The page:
A work of almost breathtaking visual beauty that manages to ravish the heart while dazzling the eye simultaneously, neither at the expense of the other.
Q. I'd like your readers to know that most if not all reasonable American Jews have no problem whatsoever with "Munich." In fact, quite the opposite is true. Last night, I went with my father, an immigrant from Israel, to see the film. We both loved every minute of it and thought it portrayed Israeli/Palestinian relations in a positive and pretty realistic light.
Q. If this was such a great year for movies, why are box-office receipts so far down from last year, even though admission prices are at an all-time high? Do you feel that there is such a growing disconnect between Hollywood and America that Hollywood had better wake up or face serious consequences? Cal Ford, Corsicana, Texas
Q. I have read more than one review mentioning Tim Blake Nelson's "brilliant" speech about corruption in "Syriana." The speech has been compared to Michael Douglas' speech in "Wall Street" (1987) that defends greed. I haven't seen the movie yet but I'd love to just be able to read the speech.
Q. Not wishing to appear a sexist pig, I hesitate to approach this subject. However, in your review of "Chicken Little," you keep referring to the protagonist as "he." In my opinion, Chicken Little was a "she." A male chicken is usually referred to as a rooster.
Q. I just saw "The Dying Gaul" and really liked it. I am a Buddhist, as is Robert, the character played by Peter Sarsgaard. Robert believes he may have encountered his dead lover in a chat room. You mentioned that you had two big problems with the film: "(1) There is no reason to believe Robert particularly believes in the supernatural, and (2) Would it not occur to Robert that he had, after all, told Elaine about his favorite chat room?"
Q. If "Doom" were just another action thriller, then I would have to say you were too generous by giving it one star. The movie frankly deserves zero stars. But is not just a movie. "Doom" was to games what "Rashomon" was to movies. It invented a way of showing something that had never been done before -- what you call the "point-of-view shot looking forward over the barrel of a large weapon."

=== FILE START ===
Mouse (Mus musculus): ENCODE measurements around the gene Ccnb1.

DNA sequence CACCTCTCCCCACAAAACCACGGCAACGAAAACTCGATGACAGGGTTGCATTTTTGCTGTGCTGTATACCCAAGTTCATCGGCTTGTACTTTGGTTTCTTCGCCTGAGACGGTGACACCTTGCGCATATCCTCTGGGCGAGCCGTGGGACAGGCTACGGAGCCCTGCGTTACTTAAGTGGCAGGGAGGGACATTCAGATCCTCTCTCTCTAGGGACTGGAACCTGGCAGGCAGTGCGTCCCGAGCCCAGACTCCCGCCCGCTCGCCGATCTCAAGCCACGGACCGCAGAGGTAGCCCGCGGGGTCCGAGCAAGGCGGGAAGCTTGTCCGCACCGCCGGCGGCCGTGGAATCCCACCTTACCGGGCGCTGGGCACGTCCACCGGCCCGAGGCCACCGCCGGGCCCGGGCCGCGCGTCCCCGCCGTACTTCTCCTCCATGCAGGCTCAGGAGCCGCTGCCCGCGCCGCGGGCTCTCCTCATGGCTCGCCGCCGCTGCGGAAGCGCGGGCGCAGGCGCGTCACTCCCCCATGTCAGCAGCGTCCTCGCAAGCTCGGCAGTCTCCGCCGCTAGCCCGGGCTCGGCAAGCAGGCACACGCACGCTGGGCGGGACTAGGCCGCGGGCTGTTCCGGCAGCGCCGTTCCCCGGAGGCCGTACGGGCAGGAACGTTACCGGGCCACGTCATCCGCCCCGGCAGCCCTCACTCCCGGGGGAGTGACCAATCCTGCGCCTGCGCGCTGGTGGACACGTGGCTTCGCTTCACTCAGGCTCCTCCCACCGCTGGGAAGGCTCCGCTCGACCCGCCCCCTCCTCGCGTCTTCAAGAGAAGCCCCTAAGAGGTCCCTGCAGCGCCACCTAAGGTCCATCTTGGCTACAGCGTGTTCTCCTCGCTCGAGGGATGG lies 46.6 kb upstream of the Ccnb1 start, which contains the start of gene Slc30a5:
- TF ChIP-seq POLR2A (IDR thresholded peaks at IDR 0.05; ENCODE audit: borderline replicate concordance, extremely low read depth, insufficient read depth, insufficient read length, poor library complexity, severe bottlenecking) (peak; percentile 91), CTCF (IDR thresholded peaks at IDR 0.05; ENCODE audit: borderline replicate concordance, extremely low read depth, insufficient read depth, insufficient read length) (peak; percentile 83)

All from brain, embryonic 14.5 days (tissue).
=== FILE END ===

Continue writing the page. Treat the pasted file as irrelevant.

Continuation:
Q. The documentary "Touch the Sound," which is about a deaf musician named Evelyn Glennie, will not be released theatrically with subtitles. Think about this for a second. While many people might want to see this film, I would guess that the movie will be of particular interest to the hearing-impaired. They would require subtitles to appreciate the content in any meaningful way beyond visual imagery and perhaps lip-reading.
Q. Have they started serving alcohol at press screenings in your neck of the woods? I ask because I'm a reviewer in Canada, and perhaps we could ask for the same courtesy here; it would help with movies like "Flightplan." This is one of the most ridiculous movies I've seen this year. It doesn't even make sense before the drop into Steven Seagal territory in the last act. No one has seen the daughter, or anyone leading her away? As "Mad TV's" Marvin Tikvah would say: Come on! More importantly, how could anyone be sure she would be on that plane at that time? Nicolas Lacroix, Quebec City
Q. In your review of "The Exorcism of Emily Rose," you wrote,"You didn't ask, but in my opinion, she had psychotic epileptic disorder, but it could have been successfully treated by the psychosomatic effect of exorcism if those drugs hadn't blocked the process."
Q. Rob Schneider is one of the biggest actors in what I call the Stupid Movie Genre, and I never pay money to see these films in the theater or to rent them. These films do cater to the lowest of our culture. But what Tom McCullough from Indianapolis wrote in the last Answer Man column that really cheesed me off: "I live in Indianapolis, and I know there's a bunch of 'Deuce Bigalow' fans in this town. They're beer-guzzlin', dope-smokin', truck-drivin', pit-bull-ownin', head-shavin', ball-cap-wearin', crime-commitin' jack-ass psychopaths."